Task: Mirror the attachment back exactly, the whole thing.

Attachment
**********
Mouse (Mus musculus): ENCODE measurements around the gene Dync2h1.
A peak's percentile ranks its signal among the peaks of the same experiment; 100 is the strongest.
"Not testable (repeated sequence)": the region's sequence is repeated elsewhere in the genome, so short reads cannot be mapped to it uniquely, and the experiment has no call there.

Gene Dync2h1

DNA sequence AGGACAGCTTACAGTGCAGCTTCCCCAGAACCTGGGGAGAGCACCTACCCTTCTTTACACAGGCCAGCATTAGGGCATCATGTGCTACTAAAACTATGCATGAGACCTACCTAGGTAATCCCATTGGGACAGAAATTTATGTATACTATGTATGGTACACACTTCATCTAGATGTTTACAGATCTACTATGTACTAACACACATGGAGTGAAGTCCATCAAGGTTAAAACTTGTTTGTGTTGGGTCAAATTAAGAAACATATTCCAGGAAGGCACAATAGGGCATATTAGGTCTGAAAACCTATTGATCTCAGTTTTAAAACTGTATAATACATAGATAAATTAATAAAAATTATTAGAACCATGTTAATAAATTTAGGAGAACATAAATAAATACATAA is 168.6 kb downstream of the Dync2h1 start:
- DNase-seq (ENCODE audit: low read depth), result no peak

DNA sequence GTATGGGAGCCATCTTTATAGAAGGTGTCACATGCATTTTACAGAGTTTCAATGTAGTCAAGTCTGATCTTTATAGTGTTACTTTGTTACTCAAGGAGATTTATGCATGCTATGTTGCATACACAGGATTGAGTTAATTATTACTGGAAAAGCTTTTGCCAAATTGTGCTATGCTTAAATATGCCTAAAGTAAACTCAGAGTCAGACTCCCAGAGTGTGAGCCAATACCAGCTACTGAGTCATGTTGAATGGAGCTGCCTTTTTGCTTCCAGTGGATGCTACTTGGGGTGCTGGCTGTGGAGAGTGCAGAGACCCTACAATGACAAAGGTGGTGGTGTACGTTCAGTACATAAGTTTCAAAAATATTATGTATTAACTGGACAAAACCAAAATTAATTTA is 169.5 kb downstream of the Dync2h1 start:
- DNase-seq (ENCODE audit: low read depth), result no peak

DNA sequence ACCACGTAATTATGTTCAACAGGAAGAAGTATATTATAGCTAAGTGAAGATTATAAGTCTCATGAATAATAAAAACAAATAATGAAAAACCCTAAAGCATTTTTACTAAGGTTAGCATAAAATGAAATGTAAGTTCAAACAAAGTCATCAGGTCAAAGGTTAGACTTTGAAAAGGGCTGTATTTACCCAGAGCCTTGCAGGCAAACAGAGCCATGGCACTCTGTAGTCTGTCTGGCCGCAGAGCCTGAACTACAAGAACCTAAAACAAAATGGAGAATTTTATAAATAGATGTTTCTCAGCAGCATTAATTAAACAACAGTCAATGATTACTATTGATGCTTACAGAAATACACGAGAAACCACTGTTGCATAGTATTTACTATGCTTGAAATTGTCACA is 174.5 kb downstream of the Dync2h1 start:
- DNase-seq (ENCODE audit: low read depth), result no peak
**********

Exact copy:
Mouse (Mus musculus): ENCODE measurements around the gene Dync2h1.
A peak's percentile ranks its signal among the peaks of the same experiment; 100 is the strongest.
"Not testable (repeated sequence)": the region's sequence is repeated elsewhere in the genome, so short reads cannot be mapped to it uniquely, and the experiment has no call there.

Gene Dync2h1

DNA sequence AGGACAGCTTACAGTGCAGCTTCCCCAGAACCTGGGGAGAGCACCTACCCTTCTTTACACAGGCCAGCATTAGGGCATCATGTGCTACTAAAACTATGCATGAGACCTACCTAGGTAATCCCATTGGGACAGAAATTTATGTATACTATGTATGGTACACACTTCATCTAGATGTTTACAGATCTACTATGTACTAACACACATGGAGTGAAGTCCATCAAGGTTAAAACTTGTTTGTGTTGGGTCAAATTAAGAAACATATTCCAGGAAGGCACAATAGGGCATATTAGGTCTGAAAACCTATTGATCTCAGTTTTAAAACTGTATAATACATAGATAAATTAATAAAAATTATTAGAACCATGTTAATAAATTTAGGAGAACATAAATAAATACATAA is 168.6 kb downstream of the Dync2h1 start:
- DNase-seq (ENCODE audit: low read depth), result no peak

DNA sequence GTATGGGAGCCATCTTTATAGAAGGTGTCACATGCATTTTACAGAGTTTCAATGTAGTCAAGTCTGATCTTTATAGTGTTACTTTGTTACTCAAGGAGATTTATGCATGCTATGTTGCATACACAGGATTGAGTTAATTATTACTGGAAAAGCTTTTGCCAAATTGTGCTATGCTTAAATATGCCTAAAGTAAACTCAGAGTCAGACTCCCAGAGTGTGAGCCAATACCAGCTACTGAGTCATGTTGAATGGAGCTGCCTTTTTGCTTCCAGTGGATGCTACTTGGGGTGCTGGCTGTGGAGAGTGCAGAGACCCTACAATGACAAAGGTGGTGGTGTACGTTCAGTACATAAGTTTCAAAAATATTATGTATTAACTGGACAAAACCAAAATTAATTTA is 169.5 kb downstream of the Dync2h1 start:
- DNase-seq (ENCODE audit: low read depth), result no peak

DNA sequence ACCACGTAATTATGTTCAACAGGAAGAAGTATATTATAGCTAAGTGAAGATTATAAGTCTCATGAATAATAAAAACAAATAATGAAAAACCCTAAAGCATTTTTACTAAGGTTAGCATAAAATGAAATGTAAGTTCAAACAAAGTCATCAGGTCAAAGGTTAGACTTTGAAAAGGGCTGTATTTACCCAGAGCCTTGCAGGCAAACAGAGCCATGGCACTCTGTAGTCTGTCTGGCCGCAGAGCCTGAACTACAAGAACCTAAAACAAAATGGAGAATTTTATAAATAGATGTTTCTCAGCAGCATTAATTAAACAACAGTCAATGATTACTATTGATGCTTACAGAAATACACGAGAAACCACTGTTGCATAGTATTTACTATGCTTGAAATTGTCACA is 174.5 kb downstream of the Dync2h1 start:
- DNase-seq (ENCODE audit: low read depth), result no peak